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  • Print publication year: 2016
  • Online publication date: April 2017

‘Zimbabweanness Today’: An Interview with Tendai Huchu



Tendai Huchu is a Zimbabwean novelist who currently lives in Scotland. His critically acclaimed first novel The Hairdresser of Harare was published in 2010 and has been translated into several languages. In 2013 he received a Hawthornden Fellowship and a Sacatar Fellowship. His short story ‘The Intervention’ was shortlisted for the 2014 Caine Prize for African Writing. His second novel The Maestro, The Magistrate and The Mathematician was published in 2014. It tells three parallel stories of Zimbabweans living in Edinburgh. We interviewed Tendai via an email exchange.

HC/PD: Tendai, this issue of African Literature Today focuses on diaspora and returns to Africa. We're very pleased to have the opportunity to talk to you about your novel The Maestro, The Magistrate and The Mathematician and the multiple ways in which the novel relates to this theme.

Several of the characters express their desire to return to Zimbabwe but, for various reasons, they are unable to do so. Does this imply that, once someone has been away from Zimbabwe for a long time, being in the diaspora becomes a way of life?

TH: I would not say they're ‘unable’, rather, they choose not to, and that's an important distinction. I would never try to portray these expatriates as being without some degree of control over their circumstances. All my characters are fully autonomous and they make certain choices, and, as we all know, every choice one makes comes with a trade-off of one sort or the other. They have the same autonomy and same agency that the western character who goes to Africa or Asia has to return to their place of origin. Migration in either direction is a choice; the difference in the reception of the traveller on either side is a reflection of the power dynamics of the era we currently live in, but this doesn't affect the free will people have to go or stay where they will. I'm also uncertain about what the second part of the question means: ‘being in the diaspora becomes a way of life?’ – being anywhere is a way of life. There's a great Spike Milligan line: ‘Everybody has to be somewhere’. And for me, it is as simple as that; there is nothing particularly special here.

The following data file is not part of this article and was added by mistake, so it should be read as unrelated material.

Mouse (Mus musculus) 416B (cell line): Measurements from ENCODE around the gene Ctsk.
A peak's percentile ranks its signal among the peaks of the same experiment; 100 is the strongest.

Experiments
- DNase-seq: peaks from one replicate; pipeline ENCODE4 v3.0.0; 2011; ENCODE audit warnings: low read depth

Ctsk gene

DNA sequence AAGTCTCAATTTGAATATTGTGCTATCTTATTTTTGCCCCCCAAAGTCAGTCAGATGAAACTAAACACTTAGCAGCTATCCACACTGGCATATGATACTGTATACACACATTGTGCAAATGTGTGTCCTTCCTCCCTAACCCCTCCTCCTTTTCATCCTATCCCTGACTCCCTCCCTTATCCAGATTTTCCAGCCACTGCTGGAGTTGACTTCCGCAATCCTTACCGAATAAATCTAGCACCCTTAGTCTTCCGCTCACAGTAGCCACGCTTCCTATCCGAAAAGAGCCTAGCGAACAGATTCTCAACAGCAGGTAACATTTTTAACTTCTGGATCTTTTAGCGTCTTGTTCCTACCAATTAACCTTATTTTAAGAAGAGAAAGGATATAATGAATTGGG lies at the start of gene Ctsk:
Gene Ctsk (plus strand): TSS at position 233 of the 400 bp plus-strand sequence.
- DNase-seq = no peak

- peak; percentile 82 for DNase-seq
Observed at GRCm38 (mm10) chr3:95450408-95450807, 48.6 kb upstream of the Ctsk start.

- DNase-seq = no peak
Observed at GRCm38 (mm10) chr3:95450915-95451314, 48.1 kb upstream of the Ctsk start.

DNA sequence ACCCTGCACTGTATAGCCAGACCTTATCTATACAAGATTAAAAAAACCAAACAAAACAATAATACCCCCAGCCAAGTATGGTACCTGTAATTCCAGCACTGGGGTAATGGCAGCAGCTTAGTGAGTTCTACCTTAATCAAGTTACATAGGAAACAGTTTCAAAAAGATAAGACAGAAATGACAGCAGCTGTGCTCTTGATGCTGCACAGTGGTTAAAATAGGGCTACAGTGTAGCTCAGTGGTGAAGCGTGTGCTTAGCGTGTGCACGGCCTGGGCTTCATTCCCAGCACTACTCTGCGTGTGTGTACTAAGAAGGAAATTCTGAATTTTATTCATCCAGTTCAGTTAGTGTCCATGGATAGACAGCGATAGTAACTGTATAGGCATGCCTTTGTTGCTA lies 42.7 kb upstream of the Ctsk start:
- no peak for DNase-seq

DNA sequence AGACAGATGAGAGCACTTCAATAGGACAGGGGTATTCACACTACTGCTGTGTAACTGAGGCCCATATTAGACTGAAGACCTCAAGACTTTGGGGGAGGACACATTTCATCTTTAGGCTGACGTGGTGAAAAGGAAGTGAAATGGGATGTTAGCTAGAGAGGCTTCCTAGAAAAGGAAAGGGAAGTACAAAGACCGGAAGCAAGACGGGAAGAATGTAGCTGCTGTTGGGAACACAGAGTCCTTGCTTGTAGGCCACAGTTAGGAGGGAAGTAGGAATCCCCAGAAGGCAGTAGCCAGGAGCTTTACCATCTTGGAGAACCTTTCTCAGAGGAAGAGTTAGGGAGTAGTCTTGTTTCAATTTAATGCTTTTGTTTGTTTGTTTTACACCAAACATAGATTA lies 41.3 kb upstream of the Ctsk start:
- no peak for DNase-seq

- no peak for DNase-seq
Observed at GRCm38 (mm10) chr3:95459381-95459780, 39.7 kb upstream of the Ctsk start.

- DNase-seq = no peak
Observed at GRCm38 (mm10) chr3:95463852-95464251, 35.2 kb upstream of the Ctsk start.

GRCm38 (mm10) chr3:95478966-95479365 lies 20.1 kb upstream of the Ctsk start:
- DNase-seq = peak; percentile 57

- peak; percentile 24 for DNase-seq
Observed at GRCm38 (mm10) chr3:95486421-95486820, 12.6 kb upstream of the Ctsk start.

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ALT 34 Diaspora & Returns in Fiction
  • Online ISBN: 9781782048589
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